I took the hard drive (a Hitachi SATA drive) out of the laptop, as one last resort, and attempted to format it with XP Pro in another computer. The install worked fine and there was no blue screen (confirming it was a BIOS issue). Putting it back in the laptop (with XP on it) blue screened.

I then decided to put the drive back to factory, by re-installing it back the way it was, based on the backup DVDs I made before even messing with the laptop ;-) After a 2-3 hour “office space progress bar” type wait, Vista 64 bit was back on the laptop, but did not have the same settings as original. And any attempt still did not make my “essentials” for storm chasing / video work. I had another Vista disk, for my desktop (without all the extra bloatware) which was 32-bits, and attempted to install that.

That version of Vista installed fine, but many drivers were missing, so I went to SonyStyle.com to look for drivers (I did this with an earlier laptop, for XP a few years ago, with very pleasant results) … This time, my commuters model, was not in the list. I needed FW-245, but saw the sickening “gap” between FW-198 and FW-250 … LOL.

This is where I gave up, hands in the air, and again, tried to put the original factory setup disks back on the laptop and return it to the store. When trying to put the original disks back on, a pop-up “error 403” would appear and the restore to original would abort.

Frustrated and now fuming mad … I said screw it and brought the laptop back to the store. I proudly “ate” the $125 “refurbish and restock fee” since the computer now gave a “missing operating system” message and called it quits. I even returned the new bag for the laptop computer since it was a 17” monitor. All in all, since I used gift cards and my Amex for the laptop, the whole ordeal wound up costing me about $75, plus several years taken off my “hearts life” from the stress.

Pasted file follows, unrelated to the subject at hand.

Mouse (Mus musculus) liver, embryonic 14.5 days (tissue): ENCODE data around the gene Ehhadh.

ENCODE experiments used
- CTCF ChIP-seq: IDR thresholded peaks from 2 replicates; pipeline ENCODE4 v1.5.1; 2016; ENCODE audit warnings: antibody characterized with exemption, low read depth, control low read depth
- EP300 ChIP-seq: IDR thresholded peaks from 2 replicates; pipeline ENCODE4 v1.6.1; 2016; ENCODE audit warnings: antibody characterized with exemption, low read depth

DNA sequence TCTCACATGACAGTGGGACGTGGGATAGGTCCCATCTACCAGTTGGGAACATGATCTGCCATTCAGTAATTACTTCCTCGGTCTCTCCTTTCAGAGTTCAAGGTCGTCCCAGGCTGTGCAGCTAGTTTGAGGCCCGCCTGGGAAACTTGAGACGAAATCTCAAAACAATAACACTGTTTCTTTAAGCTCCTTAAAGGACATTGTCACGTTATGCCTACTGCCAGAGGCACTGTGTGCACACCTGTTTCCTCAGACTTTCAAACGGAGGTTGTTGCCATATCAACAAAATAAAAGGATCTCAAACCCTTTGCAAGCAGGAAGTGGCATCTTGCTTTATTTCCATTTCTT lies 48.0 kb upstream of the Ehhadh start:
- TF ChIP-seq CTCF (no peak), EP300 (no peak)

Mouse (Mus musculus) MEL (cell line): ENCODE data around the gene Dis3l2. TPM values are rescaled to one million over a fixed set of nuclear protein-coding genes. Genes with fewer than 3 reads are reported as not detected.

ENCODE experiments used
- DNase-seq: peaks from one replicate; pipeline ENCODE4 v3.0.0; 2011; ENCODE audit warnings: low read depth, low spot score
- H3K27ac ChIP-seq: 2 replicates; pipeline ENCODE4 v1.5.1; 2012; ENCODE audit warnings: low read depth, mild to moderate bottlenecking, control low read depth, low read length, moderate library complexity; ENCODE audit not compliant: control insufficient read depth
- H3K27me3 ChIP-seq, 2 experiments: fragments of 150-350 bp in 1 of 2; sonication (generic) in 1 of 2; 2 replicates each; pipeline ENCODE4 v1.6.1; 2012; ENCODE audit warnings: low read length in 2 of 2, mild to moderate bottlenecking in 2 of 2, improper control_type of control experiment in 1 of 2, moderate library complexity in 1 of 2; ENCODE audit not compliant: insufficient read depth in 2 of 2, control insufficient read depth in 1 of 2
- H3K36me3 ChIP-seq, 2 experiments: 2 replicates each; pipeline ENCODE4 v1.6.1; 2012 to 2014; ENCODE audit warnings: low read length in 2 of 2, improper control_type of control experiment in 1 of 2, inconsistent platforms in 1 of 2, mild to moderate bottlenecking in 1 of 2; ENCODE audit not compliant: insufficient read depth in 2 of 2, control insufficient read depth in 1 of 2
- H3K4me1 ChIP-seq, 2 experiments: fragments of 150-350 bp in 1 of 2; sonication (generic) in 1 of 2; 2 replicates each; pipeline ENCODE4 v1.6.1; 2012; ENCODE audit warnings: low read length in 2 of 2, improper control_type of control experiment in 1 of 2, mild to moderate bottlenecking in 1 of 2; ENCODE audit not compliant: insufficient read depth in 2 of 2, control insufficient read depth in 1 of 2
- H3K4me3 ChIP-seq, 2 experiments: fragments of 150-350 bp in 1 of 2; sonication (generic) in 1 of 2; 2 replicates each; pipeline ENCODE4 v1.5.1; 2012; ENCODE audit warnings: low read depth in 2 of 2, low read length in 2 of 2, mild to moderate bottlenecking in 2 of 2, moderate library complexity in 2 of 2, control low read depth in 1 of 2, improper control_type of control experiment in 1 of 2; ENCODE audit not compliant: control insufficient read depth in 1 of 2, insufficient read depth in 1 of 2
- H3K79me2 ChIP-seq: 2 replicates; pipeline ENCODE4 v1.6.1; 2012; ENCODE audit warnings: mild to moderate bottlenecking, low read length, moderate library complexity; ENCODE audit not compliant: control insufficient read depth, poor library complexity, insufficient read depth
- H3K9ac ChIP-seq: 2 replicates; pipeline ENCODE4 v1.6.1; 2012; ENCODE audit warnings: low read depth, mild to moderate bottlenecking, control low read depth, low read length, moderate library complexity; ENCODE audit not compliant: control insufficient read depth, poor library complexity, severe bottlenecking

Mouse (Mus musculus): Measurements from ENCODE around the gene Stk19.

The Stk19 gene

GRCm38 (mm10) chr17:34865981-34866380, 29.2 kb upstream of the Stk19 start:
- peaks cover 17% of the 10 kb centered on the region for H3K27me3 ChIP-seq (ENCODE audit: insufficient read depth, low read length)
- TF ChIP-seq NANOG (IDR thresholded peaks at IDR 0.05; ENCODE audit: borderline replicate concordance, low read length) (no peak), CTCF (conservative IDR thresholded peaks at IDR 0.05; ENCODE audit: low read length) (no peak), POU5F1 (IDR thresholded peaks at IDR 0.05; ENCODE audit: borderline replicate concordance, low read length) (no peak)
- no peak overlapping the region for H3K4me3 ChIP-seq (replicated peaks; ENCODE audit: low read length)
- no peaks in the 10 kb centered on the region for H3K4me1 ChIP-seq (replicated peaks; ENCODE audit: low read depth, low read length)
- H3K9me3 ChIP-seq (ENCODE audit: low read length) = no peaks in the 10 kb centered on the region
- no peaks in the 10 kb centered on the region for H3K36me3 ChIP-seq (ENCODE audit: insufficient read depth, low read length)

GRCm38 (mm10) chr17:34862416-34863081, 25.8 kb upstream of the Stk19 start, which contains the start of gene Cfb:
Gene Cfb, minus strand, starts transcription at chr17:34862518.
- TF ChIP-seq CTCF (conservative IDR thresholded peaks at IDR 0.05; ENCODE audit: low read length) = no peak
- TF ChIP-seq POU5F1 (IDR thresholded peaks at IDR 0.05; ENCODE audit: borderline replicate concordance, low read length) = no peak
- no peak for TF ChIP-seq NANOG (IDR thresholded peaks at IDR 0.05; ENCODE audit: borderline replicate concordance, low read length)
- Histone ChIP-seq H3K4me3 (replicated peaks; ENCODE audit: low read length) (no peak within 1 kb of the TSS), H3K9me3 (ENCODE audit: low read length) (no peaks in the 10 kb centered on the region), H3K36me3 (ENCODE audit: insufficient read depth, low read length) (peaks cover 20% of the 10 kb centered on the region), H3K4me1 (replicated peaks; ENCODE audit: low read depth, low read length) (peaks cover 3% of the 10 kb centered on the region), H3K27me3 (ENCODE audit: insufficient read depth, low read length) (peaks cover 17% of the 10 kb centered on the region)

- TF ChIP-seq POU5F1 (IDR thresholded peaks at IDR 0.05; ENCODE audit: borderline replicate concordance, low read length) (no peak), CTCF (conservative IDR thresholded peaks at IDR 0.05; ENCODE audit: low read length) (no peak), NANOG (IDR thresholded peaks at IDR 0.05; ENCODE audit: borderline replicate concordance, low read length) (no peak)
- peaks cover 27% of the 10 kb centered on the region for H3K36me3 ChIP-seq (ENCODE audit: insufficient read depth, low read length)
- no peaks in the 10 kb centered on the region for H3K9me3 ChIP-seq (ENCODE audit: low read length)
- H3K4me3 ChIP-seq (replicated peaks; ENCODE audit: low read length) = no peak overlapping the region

Consider this if you buy a laptop with Vista previously installed on it.

Also, when buying a laptop, take the XP Pro Installation disk with you, put it in one of the laptops on display, and reboot it (It won’t install anything) … You’ll know if you can install XP Pro if you don’t get a “blue screen” before it asks you to format the C: drive and continue (then you can buy that laptop) ;-)

Consider this when using christmas money to look for a new Laptop ... In order to use Vista and get all your "storm chasing" stuff to work may cost you at leasdt 2-3 times in upgrades than what you paid for that laptop!

You were warned.

http://www.youtube.com/watch?v=dhe0H8RDNcc

That’s my 2-cents worth…
 
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I use 64-bit Vista and had no problem with Spotternetwork, GRLevel2, GRLevel3, GR2AE, VMWare GEMPAK, Microsoft Streets 2008 w/GPS, Visual Basic 2005 and VB 2008...
 
I like Vista and I disagree that the OS is for newbies, in fact I think the main reason so many people have problems with it is because they aren't computer savvy and can't find their way around the OS. There are some dumb features in Vista but with some tweaking you can disable them.

Back when Vista first came out it was full of bugs which have since been fixed with windows updates. When I hear people say they won't ever use Vista their reasons are generally because it is buggy, when questioned about what bugs they begin rambling off the bugs Vista had when it first came out and the person doesn't realize that those bugs have been fixed. I agree that Vista still has flaws, but even XP I still find flaws with. The main thing I like to point out is the fact it took 2 service packs to make XP what it is today, and as I said I still find bugs with XP. So no OS is perfect.

As far as software compatibility issues, the main thing to keep in mind is if you are using an old version of a software that was made in the Windows 98/2000 era than chances are that version is no longer supported and updates are no longer being supplied, at some point that software is bound to stop working and just so happens it was Vista, if it had stopped working with XP then one would be saying XP sucks. Adobe Premiere 6.5 probably hasn't seen an update in years, I don't even remember when that version of Adobe Premiere came out. I use Adobe Premiere CS3 and it works flawlessly on Vista.